Singer still thinks his modified tower plan for the site — the second, slightly shorter version, a 19-story dorm that would have preserved the old school’s front — was a great idea.
“The tower — it was really a clever idea,” he reflected. “It was set back from the street. It was the same height as the Christadora House, and it was going to give the community $2 million.”
Singer’s scheme called for a nonprofit to own the dorm, and for $2 million of the facility’s annual profit to be funneled to local nonprofit groups.
In fact, he said, he only chopped off the old school’s exterior ornaments “to keep the ability to go up” and “preserve the cash flow for the community,” adding, “The city gave the permit to do that work.
“But they didn’t want it, so…,” he said of the defeated dorm tower scheme.
“If you’re not building up, you might as well put them back,” he said of the facade details.
The current cost of fixing up the building for the new dorm is around $40 million, he said.
“Yeah, terrible condition,” he noted of the former CHARAS’s state. “It’s a full, gut renovation.”
Asked if there would be any community facility inside, or if the community would be able to hold meetings there, he answered, “It’s a college dormitory. No, it doesn’t make any sense. … We tried that for years. We tried to do it that way, to do space for the community, space for their meetings. The councilmember didn’t want it,” he said, referring to Rosie Mendez.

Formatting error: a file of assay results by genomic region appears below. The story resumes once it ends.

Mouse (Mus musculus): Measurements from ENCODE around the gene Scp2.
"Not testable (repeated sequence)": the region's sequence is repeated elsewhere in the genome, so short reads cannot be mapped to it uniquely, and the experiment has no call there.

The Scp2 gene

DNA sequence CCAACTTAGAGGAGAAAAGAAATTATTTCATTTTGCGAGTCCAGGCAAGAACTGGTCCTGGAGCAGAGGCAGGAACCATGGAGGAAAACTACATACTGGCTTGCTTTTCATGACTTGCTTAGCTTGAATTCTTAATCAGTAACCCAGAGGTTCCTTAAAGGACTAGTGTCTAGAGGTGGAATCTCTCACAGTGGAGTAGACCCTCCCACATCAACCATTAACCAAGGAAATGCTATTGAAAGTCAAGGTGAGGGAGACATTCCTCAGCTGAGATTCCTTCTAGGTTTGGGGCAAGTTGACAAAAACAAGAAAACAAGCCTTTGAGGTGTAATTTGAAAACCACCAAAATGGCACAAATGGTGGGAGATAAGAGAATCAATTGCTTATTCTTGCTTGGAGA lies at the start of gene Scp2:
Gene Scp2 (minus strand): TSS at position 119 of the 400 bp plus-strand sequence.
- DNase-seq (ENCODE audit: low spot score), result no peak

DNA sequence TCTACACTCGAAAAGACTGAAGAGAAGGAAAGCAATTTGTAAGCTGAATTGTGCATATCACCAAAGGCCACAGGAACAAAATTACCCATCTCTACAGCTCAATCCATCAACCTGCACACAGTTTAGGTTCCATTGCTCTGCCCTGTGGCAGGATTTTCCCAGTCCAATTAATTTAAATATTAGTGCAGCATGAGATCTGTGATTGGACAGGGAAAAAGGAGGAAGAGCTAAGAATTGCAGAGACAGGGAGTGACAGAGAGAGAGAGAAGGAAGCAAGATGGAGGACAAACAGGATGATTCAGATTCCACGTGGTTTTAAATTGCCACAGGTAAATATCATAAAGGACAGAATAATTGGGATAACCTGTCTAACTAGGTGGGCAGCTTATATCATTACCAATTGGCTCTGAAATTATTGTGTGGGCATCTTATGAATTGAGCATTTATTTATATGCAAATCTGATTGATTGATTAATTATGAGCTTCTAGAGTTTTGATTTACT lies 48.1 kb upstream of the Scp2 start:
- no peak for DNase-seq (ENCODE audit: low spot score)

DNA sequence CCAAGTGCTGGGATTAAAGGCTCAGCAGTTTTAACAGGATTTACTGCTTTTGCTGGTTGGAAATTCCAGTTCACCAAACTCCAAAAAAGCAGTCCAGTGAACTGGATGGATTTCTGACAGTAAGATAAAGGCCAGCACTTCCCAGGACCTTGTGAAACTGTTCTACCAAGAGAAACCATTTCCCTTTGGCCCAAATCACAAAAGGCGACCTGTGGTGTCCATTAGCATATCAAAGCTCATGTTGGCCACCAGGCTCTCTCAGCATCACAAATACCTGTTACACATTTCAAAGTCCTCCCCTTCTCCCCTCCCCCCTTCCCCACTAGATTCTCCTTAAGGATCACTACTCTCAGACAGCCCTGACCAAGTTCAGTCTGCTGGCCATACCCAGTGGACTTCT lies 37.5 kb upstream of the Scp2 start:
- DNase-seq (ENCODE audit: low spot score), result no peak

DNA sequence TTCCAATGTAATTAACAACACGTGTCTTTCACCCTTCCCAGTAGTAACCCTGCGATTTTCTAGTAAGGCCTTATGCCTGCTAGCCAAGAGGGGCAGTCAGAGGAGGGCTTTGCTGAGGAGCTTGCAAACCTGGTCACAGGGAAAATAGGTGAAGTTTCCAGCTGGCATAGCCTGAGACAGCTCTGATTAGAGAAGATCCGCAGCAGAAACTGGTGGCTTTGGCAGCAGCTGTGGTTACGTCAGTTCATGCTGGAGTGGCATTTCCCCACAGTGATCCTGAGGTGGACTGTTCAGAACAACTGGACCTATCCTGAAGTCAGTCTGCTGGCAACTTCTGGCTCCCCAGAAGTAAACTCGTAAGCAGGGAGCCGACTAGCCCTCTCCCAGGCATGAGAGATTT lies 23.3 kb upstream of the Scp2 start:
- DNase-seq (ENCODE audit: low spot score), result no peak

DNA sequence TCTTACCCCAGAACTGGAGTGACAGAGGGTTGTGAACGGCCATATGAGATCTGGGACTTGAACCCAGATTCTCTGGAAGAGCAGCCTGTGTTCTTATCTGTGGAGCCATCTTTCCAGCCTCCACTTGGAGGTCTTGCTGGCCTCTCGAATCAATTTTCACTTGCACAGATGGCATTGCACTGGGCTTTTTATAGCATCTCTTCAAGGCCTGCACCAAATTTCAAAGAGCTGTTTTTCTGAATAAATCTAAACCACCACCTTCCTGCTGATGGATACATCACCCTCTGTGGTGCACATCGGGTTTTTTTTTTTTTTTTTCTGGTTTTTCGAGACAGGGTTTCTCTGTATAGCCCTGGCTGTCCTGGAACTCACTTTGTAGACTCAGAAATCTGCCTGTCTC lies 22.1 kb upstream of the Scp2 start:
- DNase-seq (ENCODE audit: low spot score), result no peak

Like the neighborhood activists who have fought Singer’s plans for 15 years, Mendez supports turning the facility back into a community center.
Susan Howard was part of the group arrested at CHARAS on the frosty-cold morning of Dec. 27, 2001. One hundred, helmet-wearing riot police had massed on E. Ninth St., ready to carry out an eviction of the activists. Any potential demonstration was nipped in the bud as the police quickly swooped in and arrested the activists, whose arms were chained together inside PVC tubes.
“Giuliani did not, on his last day in office, want a protest,” she said.
Howard, now a leader of the group SOCCC64 (Save Our Community Center CHARAS 64), said she looked at photos of the gutted space on the Massey Knakal real estate brokerage Web site and fears that Singer has cleared out the interior so aggressively that the whole building could well collapse. In fact, she believes that’s exactly his intent.
“He’s removed all the interior walls,” she said. “There are just some thin beams there now. I can’t tell if they’re existing support beams or ones he’s installed.”
Singer didn’t respond to follow-up calls about whether he is, in fact, trying to demolish the building under the guise of renovating it.
Howard accused the developer of still harboring his dream of erecting a towering dorm on the site. But what about the East Village / Lower East Side rezoning that caps building heights on side streets at around eight stories? she was asked. She countered that Singer could always go to the Board of Standards and Appeals for a waiver.
“How long should the building sit there unused?” she said. “If he can’t develop it, he should just return the building to the community.”